The editorial parrots BCS's call for the LASD Board of Trustees to close one of the district's neighborhood schools and turn the campus over to BCS. But as BCS's attorney admitted in a March court hearing, nothing in the state appellate court ruling to which your editorial refers entitles BCS to its own campus. BCS has nevertheless vowed to continue to sue the district until it capitulates and surrenders a campus.
Giving BCS's 466 in-district students one of the existing elementary school campuses is not the answer. This approach would displace hundreds of district students, thereby driving up the size of the remaining schools far beyond BCS's enrollment, and beyond the district's optimal school size. Under this scenario, BCS's students would enjoy more space per student than their traditional school counterparts.
This is hardly a fair solution. Nor would it comply with Proposition 39. The actual text of the statute states that "public school facilities should be shared fairly among all public school pupils, including those in charter schools." It does not require — or allow — school districts to afford charter school students better facilities than other public school students.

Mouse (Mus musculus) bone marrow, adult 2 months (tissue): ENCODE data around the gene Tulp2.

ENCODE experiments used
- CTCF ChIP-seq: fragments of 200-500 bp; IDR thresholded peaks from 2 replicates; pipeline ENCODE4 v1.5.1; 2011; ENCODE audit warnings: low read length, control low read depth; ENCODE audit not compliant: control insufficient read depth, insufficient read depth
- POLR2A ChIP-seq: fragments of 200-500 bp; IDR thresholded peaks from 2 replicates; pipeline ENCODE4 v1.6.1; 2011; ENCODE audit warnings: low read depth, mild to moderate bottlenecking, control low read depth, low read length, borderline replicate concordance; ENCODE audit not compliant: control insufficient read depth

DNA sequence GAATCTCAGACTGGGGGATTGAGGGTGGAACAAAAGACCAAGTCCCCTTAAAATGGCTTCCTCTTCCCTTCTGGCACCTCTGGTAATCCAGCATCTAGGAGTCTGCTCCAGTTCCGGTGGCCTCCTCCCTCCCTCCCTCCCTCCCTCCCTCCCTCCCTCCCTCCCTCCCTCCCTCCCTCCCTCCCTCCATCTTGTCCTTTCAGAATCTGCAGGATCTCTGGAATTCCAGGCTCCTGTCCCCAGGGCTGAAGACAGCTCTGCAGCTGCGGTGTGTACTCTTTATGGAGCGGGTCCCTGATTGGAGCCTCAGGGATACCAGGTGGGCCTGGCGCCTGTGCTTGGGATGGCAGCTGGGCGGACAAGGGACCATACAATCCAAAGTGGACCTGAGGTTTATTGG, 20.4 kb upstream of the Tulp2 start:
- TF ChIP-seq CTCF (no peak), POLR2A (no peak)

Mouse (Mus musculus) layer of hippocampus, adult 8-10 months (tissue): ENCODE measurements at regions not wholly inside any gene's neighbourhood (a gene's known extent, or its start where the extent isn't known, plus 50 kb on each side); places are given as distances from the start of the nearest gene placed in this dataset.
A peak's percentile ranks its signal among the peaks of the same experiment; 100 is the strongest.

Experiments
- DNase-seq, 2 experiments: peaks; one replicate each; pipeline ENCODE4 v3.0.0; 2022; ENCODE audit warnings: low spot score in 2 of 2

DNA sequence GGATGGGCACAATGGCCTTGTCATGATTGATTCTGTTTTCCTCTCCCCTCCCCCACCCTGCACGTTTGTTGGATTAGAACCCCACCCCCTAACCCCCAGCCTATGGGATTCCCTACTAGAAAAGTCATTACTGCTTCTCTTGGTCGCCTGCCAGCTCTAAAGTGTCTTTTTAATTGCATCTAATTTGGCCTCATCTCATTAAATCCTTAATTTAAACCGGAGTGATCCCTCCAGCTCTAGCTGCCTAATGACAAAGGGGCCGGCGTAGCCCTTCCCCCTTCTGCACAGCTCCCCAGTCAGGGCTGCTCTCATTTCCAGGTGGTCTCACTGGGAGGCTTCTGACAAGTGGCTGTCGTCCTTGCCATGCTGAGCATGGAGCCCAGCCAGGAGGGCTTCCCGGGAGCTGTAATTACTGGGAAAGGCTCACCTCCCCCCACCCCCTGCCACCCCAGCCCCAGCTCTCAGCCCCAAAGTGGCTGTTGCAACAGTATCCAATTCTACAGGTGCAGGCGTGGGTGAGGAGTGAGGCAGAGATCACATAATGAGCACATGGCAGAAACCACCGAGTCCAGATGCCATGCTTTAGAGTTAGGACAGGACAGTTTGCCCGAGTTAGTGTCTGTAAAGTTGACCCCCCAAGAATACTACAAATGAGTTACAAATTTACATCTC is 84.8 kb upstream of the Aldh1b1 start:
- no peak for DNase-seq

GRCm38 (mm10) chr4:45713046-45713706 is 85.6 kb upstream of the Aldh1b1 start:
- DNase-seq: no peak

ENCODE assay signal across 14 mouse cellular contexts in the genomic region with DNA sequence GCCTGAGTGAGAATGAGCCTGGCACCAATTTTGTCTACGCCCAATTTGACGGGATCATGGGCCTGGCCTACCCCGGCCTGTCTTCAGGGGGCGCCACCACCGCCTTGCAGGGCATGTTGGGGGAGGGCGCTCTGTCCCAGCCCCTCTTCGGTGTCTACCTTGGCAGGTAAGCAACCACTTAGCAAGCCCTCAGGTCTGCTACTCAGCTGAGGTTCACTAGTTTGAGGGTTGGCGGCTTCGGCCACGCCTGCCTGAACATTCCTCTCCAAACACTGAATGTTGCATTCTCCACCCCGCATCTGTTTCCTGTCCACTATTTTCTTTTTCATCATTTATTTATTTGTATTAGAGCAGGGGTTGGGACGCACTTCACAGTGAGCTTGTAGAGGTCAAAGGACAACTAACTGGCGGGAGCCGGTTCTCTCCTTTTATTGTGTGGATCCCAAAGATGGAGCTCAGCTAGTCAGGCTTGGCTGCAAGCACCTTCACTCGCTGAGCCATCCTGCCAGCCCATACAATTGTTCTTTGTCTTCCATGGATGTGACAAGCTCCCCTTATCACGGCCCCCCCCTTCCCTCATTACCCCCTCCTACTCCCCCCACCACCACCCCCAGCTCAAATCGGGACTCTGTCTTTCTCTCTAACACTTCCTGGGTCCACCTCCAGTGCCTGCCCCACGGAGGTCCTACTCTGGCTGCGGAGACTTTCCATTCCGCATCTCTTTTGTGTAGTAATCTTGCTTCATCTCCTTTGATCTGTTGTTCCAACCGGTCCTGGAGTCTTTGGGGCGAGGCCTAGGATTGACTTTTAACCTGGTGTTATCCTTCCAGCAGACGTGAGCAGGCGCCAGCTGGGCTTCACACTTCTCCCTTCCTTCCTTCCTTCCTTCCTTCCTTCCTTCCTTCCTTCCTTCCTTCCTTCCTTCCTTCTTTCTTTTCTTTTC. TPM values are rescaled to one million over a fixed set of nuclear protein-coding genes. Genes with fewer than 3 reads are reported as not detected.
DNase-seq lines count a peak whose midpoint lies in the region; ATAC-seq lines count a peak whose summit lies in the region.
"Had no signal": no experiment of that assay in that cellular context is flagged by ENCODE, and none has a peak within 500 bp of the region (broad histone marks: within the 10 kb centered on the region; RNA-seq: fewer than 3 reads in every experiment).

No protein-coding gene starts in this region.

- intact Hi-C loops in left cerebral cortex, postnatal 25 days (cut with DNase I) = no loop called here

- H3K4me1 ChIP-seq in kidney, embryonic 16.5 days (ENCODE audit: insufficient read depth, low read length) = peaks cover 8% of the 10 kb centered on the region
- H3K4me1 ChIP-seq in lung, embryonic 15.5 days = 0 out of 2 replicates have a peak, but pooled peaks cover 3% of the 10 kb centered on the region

For the current school year, the District has provided BCS with 11.3 acres of space over its two junior high campuses to house BCS's district-wide K-8 program, a substantial increase over the facilities provided in previous years, reflecting BCS's growth. But the Voice endorses BCS's demand for even more. How would it be fair to give more space to BCS, whose students already enjoy more per-child classroom space than other district students? Why would it be fair to displace district students who attend their neighborhood school, in favor of students who have voluntarily chosen a district-wide charter school? Why would it be fair to give BCS exclusive use of a campus, when no statute or court decision requires it, and to do so would force hundreds of other students to change schools?
Ultimately, a plan for sharing district facilities needs to be developed with the participation and endorsement of the entire community. The recently announced Task Force on Enrollment Growth — in which BCS will be invited to participate — is a tangible first step in this process. To achieve the goal of fairly housing all students will require that BCS not look to the courts to force a solution, but instead actively participate in good faith with the larger community to solve the problem together.